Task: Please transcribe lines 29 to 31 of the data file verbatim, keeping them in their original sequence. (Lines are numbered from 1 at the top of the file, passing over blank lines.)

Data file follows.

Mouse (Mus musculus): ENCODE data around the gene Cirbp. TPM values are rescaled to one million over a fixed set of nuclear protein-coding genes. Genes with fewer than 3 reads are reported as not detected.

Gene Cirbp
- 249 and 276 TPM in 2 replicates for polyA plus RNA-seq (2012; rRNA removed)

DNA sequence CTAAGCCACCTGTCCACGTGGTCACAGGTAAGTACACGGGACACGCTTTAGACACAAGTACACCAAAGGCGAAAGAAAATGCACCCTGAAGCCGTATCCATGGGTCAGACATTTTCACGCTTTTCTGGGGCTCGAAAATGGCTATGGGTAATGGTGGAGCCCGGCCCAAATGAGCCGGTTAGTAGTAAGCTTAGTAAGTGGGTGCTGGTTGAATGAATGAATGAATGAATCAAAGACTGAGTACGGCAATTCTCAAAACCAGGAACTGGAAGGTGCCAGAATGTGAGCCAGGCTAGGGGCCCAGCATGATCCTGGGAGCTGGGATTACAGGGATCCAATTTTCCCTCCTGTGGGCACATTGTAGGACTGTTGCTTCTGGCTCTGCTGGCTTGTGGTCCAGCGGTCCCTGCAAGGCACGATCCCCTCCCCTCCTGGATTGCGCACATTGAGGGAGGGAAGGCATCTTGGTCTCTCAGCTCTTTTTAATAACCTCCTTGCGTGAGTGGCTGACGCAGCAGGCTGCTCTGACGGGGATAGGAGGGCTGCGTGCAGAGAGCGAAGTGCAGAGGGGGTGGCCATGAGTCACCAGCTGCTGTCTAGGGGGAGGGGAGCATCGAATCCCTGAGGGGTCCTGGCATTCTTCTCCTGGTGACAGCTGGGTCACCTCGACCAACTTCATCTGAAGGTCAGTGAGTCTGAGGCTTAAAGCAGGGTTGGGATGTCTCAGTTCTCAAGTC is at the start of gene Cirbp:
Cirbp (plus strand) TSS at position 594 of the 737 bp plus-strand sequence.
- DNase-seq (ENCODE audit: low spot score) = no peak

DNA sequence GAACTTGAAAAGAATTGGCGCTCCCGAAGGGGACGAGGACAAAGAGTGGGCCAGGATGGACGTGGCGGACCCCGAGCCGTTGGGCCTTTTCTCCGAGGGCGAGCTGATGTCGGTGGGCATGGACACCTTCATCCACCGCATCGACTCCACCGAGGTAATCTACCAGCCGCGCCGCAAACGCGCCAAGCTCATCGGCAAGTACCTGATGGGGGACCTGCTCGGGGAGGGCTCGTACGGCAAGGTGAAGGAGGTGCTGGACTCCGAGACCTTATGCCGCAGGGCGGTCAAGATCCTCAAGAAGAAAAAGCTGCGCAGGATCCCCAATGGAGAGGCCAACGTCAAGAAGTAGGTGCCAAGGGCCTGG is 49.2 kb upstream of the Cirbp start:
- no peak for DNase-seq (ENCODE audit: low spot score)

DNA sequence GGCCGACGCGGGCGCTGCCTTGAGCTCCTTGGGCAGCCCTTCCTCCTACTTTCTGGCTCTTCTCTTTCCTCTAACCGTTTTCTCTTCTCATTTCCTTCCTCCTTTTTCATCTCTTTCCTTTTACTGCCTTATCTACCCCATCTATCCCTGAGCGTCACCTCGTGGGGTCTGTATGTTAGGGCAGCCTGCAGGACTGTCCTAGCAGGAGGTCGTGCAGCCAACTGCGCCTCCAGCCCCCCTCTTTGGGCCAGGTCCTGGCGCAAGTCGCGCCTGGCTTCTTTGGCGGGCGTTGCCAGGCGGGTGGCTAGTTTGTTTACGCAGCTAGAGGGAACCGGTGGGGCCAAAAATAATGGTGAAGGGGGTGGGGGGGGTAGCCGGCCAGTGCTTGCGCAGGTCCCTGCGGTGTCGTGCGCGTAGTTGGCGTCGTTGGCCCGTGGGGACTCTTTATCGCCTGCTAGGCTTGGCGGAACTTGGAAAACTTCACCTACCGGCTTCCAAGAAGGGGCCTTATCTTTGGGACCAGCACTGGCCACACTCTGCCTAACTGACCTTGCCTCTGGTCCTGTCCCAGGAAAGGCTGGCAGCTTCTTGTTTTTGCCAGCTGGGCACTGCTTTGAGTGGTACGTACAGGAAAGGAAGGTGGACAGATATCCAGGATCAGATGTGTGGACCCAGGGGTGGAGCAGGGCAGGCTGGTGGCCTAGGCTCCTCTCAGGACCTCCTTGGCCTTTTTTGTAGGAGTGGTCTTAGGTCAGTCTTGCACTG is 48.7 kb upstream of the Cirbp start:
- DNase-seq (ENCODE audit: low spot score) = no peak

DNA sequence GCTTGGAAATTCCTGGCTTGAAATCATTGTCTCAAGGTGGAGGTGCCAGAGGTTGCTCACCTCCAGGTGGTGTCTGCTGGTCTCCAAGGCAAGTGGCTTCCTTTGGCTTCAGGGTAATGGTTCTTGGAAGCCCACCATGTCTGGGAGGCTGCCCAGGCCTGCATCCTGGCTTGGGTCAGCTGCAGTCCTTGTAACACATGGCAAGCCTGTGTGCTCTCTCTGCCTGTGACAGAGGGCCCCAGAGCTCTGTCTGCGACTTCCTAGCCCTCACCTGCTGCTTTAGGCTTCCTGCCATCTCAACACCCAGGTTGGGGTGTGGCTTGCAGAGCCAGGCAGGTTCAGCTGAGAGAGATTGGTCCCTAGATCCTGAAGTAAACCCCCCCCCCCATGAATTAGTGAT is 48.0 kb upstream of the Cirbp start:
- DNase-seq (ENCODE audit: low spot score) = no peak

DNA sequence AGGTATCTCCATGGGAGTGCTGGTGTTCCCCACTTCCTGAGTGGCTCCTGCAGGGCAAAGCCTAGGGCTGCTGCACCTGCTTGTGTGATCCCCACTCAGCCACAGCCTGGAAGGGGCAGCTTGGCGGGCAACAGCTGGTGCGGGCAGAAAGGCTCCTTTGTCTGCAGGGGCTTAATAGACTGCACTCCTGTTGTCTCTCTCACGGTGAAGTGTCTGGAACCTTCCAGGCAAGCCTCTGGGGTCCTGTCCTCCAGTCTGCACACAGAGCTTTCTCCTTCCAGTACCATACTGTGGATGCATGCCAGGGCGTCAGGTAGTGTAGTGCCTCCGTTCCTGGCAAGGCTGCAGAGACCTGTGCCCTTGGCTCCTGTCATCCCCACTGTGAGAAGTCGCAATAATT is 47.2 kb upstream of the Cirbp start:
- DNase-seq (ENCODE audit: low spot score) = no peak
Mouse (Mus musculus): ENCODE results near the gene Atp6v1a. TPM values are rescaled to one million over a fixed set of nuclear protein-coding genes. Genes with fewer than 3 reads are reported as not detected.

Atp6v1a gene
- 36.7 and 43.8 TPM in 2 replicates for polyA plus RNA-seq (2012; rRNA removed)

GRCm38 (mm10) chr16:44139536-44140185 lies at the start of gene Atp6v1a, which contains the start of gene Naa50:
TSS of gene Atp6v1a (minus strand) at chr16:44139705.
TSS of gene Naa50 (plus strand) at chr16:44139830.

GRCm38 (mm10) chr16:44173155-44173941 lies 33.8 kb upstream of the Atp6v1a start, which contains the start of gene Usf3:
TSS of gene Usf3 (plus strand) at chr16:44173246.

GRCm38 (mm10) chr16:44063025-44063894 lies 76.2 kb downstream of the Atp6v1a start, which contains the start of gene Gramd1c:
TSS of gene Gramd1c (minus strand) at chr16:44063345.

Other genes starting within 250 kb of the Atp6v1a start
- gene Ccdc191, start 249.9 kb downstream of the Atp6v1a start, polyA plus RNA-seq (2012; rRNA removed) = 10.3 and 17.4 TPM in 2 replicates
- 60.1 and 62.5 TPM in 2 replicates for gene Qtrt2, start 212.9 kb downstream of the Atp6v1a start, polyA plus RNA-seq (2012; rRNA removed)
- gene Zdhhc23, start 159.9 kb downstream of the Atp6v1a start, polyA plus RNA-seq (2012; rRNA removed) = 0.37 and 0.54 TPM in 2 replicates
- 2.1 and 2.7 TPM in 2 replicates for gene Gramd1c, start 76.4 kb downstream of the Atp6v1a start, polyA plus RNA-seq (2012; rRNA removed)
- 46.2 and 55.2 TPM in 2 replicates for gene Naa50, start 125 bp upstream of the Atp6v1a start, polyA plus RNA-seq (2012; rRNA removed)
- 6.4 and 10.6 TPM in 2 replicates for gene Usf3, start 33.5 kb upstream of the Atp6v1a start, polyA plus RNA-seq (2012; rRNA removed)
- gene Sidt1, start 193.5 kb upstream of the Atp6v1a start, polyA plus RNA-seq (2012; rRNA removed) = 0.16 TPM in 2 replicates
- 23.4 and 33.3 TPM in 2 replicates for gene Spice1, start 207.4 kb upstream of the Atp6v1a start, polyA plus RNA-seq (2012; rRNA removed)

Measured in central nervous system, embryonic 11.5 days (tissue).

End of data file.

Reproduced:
- 2.1 and 2.7 TPM in 2 replicates for gene Gramd1c, start 76.4 kb downstream of the Atp6v1a start, polyA plus RNA-seq (2012; rRNA removed)
- 46.2 and 55.2 TPM in 2 replicates for gene Naa50, start 125 bp upstream of the Atp6v1a start, polyA plus RNA-seq (2012; rRNA removed)
- 6.4 and 10.6 TPM in 2 replicates for gene Usf3, start 33.5 kb upstream of the Atp6v1a start, polyA plus RNA-seq (2012; rRNA removed)